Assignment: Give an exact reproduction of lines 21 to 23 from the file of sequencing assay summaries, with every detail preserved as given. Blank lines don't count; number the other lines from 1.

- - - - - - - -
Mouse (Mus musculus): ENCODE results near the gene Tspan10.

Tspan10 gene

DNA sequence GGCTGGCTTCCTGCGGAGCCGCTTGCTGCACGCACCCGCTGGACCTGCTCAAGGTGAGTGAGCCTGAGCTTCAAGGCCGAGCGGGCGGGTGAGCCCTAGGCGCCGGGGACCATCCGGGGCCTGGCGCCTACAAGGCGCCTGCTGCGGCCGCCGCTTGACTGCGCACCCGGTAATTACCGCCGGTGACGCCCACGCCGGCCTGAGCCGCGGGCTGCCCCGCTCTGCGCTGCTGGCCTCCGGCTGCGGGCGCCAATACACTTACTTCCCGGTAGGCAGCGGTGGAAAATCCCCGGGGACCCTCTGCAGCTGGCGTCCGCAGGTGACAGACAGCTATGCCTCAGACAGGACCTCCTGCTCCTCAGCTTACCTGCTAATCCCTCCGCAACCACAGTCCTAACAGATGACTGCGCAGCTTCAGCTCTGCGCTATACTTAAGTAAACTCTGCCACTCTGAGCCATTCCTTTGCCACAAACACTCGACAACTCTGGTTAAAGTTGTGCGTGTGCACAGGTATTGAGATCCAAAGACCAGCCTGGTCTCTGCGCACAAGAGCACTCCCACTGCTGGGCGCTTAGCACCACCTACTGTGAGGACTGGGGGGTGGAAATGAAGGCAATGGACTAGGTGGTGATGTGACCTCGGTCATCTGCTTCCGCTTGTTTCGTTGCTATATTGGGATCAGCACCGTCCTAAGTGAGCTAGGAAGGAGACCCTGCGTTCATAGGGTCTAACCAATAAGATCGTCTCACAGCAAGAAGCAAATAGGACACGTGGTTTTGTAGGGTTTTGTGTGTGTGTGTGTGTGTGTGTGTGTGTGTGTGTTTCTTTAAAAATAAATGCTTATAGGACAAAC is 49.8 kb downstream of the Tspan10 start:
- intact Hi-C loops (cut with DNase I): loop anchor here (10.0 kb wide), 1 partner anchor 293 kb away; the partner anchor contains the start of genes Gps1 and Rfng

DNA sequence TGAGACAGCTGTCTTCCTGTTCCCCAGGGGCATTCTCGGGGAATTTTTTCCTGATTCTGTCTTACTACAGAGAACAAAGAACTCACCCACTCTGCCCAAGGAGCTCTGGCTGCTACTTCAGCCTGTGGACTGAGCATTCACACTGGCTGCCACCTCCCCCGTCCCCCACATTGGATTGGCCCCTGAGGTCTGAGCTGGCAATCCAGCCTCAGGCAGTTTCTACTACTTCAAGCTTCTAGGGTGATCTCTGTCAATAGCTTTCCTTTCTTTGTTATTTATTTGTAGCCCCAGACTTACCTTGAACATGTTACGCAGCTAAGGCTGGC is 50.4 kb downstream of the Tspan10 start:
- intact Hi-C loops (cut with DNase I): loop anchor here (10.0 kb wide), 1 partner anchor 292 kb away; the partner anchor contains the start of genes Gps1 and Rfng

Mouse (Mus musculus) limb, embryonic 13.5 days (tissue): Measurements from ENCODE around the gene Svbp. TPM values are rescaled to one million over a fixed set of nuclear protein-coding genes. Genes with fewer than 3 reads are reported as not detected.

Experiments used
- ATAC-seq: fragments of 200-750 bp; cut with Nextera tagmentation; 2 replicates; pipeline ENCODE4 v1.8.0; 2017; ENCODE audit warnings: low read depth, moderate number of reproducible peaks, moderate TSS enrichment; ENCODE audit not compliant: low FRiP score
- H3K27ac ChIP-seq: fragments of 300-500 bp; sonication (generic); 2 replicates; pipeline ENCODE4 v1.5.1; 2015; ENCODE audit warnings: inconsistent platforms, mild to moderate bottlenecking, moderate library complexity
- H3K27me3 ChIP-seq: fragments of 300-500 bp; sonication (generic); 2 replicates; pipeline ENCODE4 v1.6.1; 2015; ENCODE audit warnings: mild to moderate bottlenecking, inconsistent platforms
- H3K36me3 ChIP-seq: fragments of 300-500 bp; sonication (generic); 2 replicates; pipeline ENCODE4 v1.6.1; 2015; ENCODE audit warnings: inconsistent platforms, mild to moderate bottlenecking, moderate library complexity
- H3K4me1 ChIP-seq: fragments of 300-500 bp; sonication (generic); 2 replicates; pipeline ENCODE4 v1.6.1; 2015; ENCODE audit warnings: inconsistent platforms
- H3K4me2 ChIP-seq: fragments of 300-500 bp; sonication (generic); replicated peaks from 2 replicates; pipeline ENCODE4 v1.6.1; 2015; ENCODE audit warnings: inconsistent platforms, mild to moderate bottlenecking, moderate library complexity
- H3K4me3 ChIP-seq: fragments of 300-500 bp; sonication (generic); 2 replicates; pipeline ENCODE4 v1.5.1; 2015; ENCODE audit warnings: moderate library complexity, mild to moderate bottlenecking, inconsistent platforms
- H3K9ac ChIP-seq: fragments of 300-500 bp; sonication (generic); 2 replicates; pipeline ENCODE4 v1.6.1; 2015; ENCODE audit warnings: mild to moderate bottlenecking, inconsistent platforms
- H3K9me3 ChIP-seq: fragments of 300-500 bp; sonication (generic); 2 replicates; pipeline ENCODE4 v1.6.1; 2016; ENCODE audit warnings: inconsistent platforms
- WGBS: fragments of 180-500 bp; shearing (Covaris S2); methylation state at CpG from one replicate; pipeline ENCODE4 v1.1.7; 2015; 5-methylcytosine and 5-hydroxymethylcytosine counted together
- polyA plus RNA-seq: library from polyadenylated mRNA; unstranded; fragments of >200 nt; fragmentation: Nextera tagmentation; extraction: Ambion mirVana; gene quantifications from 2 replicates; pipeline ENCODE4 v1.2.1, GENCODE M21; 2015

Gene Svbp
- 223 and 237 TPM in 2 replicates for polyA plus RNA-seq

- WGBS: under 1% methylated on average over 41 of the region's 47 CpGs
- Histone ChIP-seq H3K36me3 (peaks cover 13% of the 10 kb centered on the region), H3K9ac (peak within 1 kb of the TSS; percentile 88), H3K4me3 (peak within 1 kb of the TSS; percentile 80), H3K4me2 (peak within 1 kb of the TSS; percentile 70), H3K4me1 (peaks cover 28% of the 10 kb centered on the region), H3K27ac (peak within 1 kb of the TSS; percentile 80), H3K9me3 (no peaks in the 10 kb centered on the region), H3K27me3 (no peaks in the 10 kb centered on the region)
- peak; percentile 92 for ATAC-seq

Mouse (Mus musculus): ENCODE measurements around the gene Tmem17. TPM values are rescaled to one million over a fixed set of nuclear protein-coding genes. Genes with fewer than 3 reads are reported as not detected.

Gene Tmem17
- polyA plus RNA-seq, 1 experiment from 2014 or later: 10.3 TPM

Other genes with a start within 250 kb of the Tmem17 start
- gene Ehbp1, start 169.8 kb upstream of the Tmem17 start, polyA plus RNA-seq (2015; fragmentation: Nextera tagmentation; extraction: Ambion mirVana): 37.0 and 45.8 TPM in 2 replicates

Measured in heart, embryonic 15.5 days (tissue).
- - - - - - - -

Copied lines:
- 223 and 237 TPM in 2 replicates for polyA plus RNA-seq

- WGBS: under 1% methylated on average over 41 of the region's 47 CpGs
- Histone ChIP-seq H3K36me3 (peaks cover 13% of the 10 kb centered on the region), H3K9ac (peak within 1 kb of the TSS; percentile 88), H3K4me3 (peak within 1 kb of the TSS; percentile 80), H3K4me2 (peak within 1 kb of the TSS; percentile 70), H3K4me1 (peaks cover 28% of the 10 kb centered on the region), H3K27ac (peak within 1 kb of the TSS; percentile 80), H3K9me3 (no peaks in the 10 kb centered on the region), H3K27me3 (no peaks in the 10 kb centered on the region)